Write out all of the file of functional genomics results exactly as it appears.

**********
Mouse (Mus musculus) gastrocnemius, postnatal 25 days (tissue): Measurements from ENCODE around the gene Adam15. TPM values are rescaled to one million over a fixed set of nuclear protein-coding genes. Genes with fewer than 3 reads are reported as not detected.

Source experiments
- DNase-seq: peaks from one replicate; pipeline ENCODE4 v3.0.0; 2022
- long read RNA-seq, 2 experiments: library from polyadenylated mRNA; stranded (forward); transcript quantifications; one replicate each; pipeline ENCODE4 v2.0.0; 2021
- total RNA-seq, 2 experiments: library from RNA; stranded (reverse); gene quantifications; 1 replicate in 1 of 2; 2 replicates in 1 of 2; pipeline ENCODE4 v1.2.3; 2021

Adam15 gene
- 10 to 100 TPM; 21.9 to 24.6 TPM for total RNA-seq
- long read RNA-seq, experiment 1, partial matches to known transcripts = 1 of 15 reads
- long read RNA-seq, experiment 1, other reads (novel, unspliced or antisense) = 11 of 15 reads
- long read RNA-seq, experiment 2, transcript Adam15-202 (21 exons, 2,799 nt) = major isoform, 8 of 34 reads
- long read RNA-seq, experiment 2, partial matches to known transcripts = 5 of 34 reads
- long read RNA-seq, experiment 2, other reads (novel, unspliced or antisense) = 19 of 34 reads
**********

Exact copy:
Mouse (Mus musculus) gastrocnemius, postnatal 25 days (tissue): Measurements from ENCODE around the gene Adam15. TPM values are rescaled to one million over a fixed set of nuclear protein-coding genes. Genes with fewer than 3 reads are reported as not detected.

Source experiments
- DNase-seq: peaks from one replicate; pipeline ENCODE4 v3.0.0; 2022
- long read RNA-seq, 2 experiments: library from polyadenylated mRNA; stranded (forward); transcript quantifications; one replicate each; pipeline ENCODE4 v2.0.0; 2021
- total RNA-seq, 2 experiments: library from RNA; stranded (reverse); gene quantifications; 1 replicate in 1 of 2; 2 replicates in 1 of 2; pipeline ENCODE4 v1.2.3; 2021

Adam15 gene
- 10 to 100 TPM; 21.9 to 24.6 TPM for total RNA-seq
- long read RNA-seq, experiment 1, partial matches to known transcripts = 1 of 15 reads
- long read RNA-seq, experiment 1, other reads (novel, unspliced or antisense) = 11 of 15 reads
- long read RNA-seq, experiment 2, transcript Adam15-202 (21 exons, 2,799 nt) = major isoform, 8 of 34 reads
- long read RNA-seq, experiment 2, partial matches to known transcripts = 5 of 34 reads
- long read RNA-seq, experiment 2, other reads (novel, unspliced or antisense) = 19 of 34 reads